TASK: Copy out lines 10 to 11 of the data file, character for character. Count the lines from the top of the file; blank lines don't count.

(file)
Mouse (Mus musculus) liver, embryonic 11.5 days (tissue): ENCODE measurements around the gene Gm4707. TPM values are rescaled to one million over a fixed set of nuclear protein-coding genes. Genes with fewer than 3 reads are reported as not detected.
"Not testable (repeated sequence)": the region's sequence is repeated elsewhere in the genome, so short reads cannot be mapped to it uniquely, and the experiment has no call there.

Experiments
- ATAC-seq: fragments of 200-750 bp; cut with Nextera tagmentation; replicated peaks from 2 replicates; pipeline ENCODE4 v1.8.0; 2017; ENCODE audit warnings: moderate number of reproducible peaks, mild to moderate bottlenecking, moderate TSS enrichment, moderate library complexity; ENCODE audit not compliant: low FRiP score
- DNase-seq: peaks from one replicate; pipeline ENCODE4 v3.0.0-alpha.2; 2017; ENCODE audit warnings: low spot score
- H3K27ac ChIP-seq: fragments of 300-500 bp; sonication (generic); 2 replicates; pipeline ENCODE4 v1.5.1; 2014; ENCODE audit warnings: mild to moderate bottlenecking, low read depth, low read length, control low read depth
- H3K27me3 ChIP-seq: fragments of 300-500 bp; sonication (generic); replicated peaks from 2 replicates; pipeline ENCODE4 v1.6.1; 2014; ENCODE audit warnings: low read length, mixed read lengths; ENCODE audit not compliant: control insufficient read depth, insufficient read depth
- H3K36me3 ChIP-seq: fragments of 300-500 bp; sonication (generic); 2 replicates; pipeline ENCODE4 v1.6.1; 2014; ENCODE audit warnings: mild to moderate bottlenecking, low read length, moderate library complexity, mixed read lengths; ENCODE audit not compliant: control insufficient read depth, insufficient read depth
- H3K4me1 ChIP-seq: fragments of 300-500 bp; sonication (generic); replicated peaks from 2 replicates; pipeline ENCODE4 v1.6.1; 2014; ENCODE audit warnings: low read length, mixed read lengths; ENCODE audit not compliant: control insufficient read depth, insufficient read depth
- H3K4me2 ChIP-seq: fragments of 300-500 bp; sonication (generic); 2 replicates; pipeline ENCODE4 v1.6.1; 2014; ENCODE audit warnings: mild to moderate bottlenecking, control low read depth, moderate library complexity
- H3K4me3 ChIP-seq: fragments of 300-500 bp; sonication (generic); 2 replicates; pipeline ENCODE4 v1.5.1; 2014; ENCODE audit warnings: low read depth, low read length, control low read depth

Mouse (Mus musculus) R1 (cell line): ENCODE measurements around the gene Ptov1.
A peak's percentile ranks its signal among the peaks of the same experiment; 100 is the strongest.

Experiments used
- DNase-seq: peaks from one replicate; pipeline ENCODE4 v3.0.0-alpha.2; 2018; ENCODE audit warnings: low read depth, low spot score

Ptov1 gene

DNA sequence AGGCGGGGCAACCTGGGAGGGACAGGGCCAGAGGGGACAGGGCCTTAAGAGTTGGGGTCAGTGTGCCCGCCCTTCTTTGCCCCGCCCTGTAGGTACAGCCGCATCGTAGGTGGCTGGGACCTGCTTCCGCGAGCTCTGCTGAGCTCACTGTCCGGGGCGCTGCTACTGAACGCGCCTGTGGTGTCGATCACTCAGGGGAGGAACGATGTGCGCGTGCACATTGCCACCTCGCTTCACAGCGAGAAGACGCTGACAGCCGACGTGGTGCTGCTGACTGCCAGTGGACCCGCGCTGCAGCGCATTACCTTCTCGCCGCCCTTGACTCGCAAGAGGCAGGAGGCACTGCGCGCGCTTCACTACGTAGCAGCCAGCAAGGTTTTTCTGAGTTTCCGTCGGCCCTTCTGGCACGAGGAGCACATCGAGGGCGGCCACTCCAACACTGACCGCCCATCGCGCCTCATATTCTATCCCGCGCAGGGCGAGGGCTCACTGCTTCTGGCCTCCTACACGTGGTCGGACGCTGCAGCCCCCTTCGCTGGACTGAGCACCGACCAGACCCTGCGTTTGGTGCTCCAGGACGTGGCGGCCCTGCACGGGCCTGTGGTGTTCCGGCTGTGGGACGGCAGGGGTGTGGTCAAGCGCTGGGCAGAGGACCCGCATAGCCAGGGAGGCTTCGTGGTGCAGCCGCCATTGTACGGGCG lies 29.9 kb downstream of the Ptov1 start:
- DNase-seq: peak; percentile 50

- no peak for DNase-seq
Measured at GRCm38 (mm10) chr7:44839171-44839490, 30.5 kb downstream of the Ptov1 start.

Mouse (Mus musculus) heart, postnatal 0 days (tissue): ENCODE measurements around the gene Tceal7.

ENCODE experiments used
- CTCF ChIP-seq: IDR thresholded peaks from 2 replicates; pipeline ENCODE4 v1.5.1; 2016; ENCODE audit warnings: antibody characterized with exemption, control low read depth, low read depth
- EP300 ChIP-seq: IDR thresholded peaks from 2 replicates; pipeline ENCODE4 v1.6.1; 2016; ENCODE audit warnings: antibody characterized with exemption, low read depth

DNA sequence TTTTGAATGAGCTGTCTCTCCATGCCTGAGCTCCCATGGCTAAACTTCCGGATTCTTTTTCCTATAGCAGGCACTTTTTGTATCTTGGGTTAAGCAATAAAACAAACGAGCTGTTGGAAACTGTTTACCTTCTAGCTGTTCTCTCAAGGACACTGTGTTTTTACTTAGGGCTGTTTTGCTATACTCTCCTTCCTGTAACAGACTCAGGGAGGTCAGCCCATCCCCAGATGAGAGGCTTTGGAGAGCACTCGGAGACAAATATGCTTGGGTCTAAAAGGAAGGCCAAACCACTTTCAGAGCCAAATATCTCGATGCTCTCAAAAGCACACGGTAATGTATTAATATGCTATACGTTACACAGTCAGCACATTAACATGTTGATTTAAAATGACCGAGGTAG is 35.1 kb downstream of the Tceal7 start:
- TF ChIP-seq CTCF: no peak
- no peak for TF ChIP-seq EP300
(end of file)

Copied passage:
- H3K4me2 ChIP-seq: fragments of 300-500 bp; sonication (generic); 2 replicates; pipeline ENCODE4 v1.6.1; 2014; ENCODE audit warnings: mild to moderate bottlenecking, control low read depth, moderate library complexity
- H3K4me3 ChIP-seq: fragments of 300-500 bp; sonication (generic); 2 replicates; pipeline ENCODE4 v1.5.1; 2014; ENCODE audit warnings: low read depth, low read length, control low read depth